History

HIS 1357: The Game of Life: World War II (5)

Offerings

In this class, students design a game board of “Life” that covers World War II. Along with writing the history of World War II into the game board and drafting a pool of “Chance” cards that reflect everyday life, students create a person to live through the events and traverse the game board. Students compose a diary or autobiography of their person using primary and secondary sources to flesh out their story. Typically offered: Winter.

Attributes: WK Social Sciences

HIS 1490: Life and Death in World Cities (5)

Offerings

Why do more people across the globe live in cities than not? What made this change possible? What makes the city so attractive to people around the world? Is the city a human “good”? To answer these questions, we explore the rise of the modern city from its inception with the Industrial Revolution through the current day. We consider how the city has offered opportunities: for those seeking a “better” life, for political figures using urban space to enhance their power, and for urban planners hoping to create a healthy environment for all residents. The latter part of our class is devoted to life and labor in megacities and slums and the dignity of the underclasses. Typically offered: Autumn.

Attributes: WK Social Sciences

HIS 1734: War on Terror: History of Our Lives (5)

Offerings

The US War on Terror began in 2001 and continues without a definitive ending in sight, meaning that students have lived most of their lives in a world shaped by the aftermath of 9/11. This class will cover the history and ethical implications of topics like the attacks of September 11th, the US wars in Iraq and Afghanistan, terrorism, and drones. Students will also consider the continuing impact of the War on Terror on everyday life in the US and globally. Students will learn the basic tools and methodologies of historical inquiry by studying the events of their own lifetimes, better understanding both themselves and the world they live in. Typically offered: Winter.

Attributes: WK Social Sciences

HIS 2417: Religious Traditions of Asia (5)

Offerings

This course will investigate major religious traditions of Asia including Hinduism, Buddhism, Confucianism, Daoism and Shintoism from an historical and doctrinal standpoint. Students will be introduced to the major thinkers and philosophical/theological developments of each tradition. Primary texts will be used to introduce students to how the tradition defines and understands itself. Through specific course requirements including site visitations, students will gain exposure to the practices and doctrines of each faith studied while considering the cultural context and current trends of the tradition. Students will be asked to apply the practical knowledge gained during the course toward informed dialogue and sensitive but critical engagement with the non-Christian traditions studied.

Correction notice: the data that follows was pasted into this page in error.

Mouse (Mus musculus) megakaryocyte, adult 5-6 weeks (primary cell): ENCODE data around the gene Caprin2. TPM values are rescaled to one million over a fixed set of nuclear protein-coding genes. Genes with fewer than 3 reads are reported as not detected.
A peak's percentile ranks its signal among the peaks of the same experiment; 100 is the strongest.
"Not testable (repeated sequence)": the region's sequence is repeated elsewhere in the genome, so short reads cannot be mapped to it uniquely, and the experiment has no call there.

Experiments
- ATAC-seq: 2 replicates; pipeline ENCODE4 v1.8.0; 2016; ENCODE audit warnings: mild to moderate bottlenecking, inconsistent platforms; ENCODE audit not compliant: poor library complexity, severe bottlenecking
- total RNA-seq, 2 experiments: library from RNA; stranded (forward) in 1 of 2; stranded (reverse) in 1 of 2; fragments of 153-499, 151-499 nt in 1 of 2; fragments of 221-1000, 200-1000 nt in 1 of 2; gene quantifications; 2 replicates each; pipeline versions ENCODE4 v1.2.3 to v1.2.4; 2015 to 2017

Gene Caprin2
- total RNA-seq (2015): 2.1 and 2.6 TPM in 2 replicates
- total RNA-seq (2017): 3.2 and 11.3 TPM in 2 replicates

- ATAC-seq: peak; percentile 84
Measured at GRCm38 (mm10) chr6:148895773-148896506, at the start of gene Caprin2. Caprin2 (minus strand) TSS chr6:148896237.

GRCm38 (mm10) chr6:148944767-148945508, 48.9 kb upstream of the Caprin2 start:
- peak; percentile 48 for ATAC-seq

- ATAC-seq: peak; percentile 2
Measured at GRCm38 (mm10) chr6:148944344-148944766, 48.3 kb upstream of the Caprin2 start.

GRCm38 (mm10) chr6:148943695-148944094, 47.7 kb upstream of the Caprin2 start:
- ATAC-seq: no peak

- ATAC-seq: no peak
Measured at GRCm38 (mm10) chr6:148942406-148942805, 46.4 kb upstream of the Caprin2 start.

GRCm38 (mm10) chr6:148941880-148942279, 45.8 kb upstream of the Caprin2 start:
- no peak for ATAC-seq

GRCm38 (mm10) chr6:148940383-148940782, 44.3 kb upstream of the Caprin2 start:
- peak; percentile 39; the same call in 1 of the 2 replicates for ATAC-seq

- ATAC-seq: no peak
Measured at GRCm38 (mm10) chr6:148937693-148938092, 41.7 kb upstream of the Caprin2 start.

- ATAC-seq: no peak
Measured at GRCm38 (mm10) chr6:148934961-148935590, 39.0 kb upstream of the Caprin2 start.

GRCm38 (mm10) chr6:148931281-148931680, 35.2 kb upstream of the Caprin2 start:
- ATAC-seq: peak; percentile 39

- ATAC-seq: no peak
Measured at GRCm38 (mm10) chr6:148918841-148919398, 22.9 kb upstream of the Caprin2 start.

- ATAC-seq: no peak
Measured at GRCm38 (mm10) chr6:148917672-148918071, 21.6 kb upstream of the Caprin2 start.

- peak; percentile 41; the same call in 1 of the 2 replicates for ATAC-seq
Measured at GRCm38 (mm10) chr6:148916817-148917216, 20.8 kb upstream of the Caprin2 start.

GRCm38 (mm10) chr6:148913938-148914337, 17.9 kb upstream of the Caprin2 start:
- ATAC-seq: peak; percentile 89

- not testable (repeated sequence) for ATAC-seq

Equivalents: ASIA 2417 Attributes: Cultural Understand&Engagement, WK Social Sciences

HIS 2418: Modern Expressions of Asian Religions (5)

Offerings

“Modern Expressions of Asian Religions" will investigate the modern development of religious expression regionally through India, China, Korea and Japan. The course will thematically investigate questions stemming from classic areas of religious concern in Asia including: the female and the divine (goddess traditions in India and female shamanism in Korea), mind-body unity (Tendai Buddhist “marathon monks” of Mt. Hiei and the Shugendo tradition in Japan), messianic movements and healing (Chinese Falun Gong), peace and prosperity (Soka Gakkai Buddhism) and apocalyptic “new new” religions (Aum Shinrikyo/Aleph).” Typically offered: Winter.

Equivalents: ASIA 2418 Attributes: Cultural Understand&Engagement, Ways of Engaging

HIS 2491: Origins of Western Science (5)

Offerings

Explores the unfolding of the Western scientific tradition and its cultural significance from ancient times to the era of the Scientific Revolution. Examines the development of physical science (especially astronomy and cosmology) within the context of traditions and sources from the ancient through early modern periods, culminating in the life and work of Isaac Newton.

Attributes: WK Social Sciences

HIS 2492: The Founding of Modern Science (5)

Offerings

Analyzes the growth of science and technology in the West from the 17th through early 20th Centuries. Studies the concepts, methodology, and cultural implications of developments in the physical and biological sciences from the Scientific Revolution to the era of Einstein and relativity.

Attributes: WK Social Sciences

HIS 2502: The United States to 1876 (5)

Offerings

Surveys the development of the American nation from the earliest colonial settlements through the Reconstruction period. Emphasizes institutions, issues, ideas, and individuals. Focuses on basic trends such as industrialization, patterns of thought and values, political development, social change, and sectional conflict. Readings also explore everyday social experience of minority and mainstream groups.

Attributes: WK Social Sciences

HIS 2503: The United States Since 1876 (5)

Offerings

Continues the emphasis of HIS 2502: Surveys the emergence of contemporary American life and culture from the 1870s to the present; focuses on American power at home and abroad, the rise of today's mass consumer society, and the emergence of new values. Readings also explore aspects of modern popular culture.

Attributes: WK Social Sciences

HIS 2857: Historiography: World Historians (3)

Offerings